Norway’s central bank raised interest rates for the first time in a year, and signaled a series of increases to limit inflation as an economic recovery gathers pace in the world’s second-richest country per capita.
The overnight deposit rate was raised by a quarter of a percentage point to 2.25 percent, the Oslo-based bank said today. The decision was expected by 15 of the 20 economists surveyed by Bloomberg. The bank reiterated a forecast calling for two more quarter point increases this year.
“The upturn in the Norwegian economy has gained a firm footing,” Governor Oeystein Olsen said in the statement. “Several other central banks have raised their key rates. The consideration of stabilizing activity and inflation somewhat further ahead suggests that the key policy rate should be raised.”
Olsen is trying to steer a consumer-driven recovery in seventh-largest oil exporter as unemployment has dipped below 3 percent, pushing up credit growth and fueling property prices. Inflation, which has been below the central bank’s 2.5 percent target since July 2009, accelerated to a nine-month high in April.
The krone traded 0.3 percent higher against the euro at 7.8033 at 2:08 p.m. in Oslo. Against the dollar, the krone was up 0.2 percent at 5.5076.
The bank, which expects to lift its benchmark to an average of 4.75 percent by 2014, shelved a series increases in May last year on concern Europe’s debt crisis would stifle exports. Since then, a commodity price boom has spurred inflation, forcing banks from Asia to Europe to raise rates.
The European Central Bank and policy makers in Sweden, the Philippines, Malaysia and India all tightened policy in the past two months. ECB President Jean-Claude Trichet said this week central bankers are united in fighting inflation.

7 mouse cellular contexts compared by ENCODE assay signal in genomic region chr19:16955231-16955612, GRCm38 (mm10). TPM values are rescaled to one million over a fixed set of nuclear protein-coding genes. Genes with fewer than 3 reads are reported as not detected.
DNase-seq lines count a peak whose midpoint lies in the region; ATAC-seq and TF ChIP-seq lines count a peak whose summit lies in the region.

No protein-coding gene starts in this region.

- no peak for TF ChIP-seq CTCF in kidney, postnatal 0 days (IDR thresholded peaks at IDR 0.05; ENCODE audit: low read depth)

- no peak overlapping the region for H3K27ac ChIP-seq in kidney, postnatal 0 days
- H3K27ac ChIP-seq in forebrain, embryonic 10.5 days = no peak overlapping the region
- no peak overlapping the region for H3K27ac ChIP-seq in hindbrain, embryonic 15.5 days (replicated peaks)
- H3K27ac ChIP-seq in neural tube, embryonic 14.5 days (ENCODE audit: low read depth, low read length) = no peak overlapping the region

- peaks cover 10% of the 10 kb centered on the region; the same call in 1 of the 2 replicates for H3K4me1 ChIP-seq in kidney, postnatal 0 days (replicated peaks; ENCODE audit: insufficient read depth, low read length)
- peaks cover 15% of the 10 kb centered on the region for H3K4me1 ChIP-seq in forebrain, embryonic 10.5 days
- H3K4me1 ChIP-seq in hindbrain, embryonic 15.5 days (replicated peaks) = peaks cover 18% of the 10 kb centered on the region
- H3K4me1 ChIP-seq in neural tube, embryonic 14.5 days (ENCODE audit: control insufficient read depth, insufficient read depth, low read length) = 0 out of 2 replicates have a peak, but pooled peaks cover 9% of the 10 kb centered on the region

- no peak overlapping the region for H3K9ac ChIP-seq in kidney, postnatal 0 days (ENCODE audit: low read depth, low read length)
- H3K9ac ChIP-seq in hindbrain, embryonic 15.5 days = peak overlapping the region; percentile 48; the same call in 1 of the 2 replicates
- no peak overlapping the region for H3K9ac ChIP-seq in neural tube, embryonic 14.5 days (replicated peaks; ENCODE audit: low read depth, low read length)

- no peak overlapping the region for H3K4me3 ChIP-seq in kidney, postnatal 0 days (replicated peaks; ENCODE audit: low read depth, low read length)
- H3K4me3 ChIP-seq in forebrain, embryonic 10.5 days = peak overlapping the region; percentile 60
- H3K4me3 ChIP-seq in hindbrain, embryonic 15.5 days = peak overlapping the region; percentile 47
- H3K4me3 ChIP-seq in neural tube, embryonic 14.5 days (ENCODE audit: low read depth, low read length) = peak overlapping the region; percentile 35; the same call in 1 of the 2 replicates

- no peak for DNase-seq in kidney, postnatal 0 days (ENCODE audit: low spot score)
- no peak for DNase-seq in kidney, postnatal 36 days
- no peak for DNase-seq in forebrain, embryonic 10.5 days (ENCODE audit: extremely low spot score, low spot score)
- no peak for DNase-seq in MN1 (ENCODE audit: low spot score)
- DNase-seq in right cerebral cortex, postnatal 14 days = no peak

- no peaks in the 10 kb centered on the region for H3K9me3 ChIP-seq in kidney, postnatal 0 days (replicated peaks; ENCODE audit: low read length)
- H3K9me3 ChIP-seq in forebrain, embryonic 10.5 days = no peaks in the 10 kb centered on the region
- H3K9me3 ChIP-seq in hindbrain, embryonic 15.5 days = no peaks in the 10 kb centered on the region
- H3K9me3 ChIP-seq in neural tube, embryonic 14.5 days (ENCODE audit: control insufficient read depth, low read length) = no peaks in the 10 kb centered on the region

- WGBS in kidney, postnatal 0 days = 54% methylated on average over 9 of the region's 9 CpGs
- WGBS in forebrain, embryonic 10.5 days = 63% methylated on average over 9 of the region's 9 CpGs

“Other central banks have started hiking rates giving Norges Bank more room to maneuver because the rate differentials which would put an upward pressure on the currency is becoming less,” said Gizem Kara, an economist at BNP Paribas SA, by phone from London. She predicts two more increases this year, with the next coming in September.
Norway’s underlying inflation, which excludes energy costs and taxes, last month exceeded Norges Bank’s estimate of 0.9 percent, picking up to 1.3 percent in April.
A report earlier this week showed Norwegian credit growth accelerated to 6.3 percent in March, the highest since July 2009, as consumers take advantage of low borrowing costs. Surveyed unemployment fell to 3.1 percent in February, the lowest in 19 months, also helping to fuel spending and demand in the economy. Registered unemployment was 2.8 percent in April.
The bank, which in 2009 became the first in Europe to tighten policy as the financial crisis eased, has held rates over the past year in part to limit gains in the krone and help exporters. The krone this month rose to the highest in 33 months against the dollar as oil prices rallied following unrest in North Africa and the Middle East.
Deputy Governor Jan F. Qvigstad signaled in March that efforts to limit currency gains will play a smaller role in shaping policy. The krone “is strong, but we are not worried especially,” he said in a March 16 interview. Since then, the krone has strengthened 2.6 percent against the dollar and 0.8 percent against the euro.
Norway’s mainland economy, which excludes oil, gas and shipping, will expand 3.25 percent this year and 3.75 percent in 2012 as export demand picks up, the central bank estimates.
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